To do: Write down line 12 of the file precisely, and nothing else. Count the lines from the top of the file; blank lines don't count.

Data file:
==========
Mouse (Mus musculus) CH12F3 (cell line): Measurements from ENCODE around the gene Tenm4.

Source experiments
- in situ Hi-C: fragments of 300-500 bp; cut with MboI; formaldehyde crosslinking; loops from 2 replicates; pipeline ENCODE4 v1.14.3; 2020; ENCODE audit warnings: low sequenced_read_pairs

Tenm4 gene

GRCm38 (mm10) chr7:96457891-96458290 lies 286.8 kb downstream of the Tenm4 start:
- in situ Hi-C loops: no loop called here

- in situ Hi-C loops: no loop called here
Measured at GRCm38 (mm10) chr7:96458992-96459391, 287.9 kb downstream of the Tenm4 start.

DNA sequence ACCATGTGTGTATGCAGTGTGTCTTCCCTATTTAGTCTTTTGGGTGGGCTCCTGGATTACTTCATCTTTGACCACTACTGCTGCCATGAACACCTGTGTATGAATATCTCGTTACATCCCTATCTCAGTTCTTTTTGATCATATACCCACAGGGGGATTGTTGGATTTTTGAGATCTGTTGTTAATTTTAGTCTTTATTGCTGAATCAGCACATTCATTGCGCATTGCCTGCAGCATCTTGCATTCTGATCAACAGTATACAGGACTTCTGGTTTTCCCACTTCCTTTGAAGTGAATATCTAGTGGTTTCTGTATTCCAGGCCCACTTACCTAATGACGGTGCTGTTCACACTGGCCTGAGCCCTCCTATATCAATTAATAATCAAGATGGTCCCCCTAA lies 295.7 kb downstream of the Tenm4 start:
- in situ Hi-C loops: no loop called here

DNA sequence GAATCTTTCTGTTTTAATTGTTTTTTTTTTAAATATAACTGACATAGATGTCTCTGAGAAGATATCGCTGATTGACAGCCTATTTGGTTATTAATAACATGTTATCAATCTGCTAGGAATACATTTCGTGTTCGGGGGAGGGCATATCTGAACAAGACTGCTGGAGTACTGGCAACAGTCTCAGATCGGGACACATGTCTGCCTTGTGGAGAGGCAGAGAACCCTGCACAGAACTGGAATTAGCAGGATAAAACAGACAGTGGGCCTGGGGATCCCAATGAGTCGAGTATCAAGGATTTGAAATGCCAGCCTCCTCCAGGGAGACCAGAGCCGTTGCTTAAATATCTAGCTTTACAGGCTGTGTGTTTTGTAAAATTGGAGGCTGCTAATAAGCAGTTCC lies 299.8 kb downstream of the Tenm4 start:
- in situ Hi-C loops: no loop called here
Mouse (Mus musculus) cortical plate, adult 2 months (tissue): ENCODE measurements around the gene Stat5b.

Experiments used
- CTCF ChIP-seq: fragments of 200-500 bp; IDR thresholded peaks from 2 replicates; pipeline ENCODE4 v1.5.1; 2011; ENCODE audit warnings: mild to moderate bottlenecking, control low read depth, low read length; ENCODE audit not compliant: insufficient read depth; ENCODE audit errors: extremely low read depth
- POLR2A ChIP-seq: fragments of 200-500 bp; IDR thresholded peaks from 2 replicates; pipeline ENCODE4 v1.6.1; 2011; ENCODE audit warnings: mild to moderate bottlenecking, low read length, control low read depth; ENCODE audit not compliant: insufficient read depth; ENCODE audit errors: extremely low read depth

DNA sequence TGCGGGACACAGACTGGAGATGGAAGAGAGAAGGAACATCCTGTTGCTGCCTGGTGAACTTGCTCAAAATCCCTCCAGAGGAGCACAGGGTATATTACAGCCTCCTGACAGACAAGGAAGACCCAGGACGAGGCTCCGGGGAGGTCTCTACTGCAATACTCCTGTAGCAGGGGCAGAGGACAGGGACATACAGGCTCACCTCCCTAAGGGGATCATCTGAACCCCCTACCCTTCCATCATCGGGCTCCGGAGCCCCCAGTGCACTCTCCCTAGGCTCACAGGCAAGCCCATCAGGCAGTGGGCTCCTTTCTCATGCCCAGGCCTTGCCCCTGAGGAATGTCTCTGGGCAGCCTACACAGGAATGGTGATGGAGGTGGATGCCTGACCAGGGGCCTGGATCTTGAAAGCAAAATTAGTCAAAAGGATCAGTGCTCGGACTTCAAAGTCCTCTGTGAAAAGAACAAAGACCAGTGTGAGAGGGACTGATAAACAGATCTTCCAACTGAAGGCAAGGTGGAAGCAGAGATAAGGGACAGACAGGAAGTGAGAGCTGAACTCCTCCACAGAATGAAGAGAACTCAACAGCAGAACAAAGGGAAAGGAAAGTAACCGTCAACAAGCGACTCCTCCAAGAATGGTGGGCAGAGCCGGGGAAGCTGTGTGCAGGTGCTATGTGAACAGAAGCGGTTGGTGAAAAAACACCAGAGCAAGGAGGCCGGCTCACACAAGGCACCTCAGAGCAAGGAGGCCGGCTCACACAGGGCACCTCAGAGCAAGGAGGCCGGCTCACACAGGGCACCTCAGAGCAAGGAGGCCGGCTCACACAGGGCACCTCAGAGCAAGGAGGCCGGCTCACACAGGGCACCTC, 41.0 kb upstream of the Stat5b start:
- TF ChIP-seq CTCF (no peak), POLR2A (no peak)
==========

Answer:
- in situ Hi-C loops: no loop called here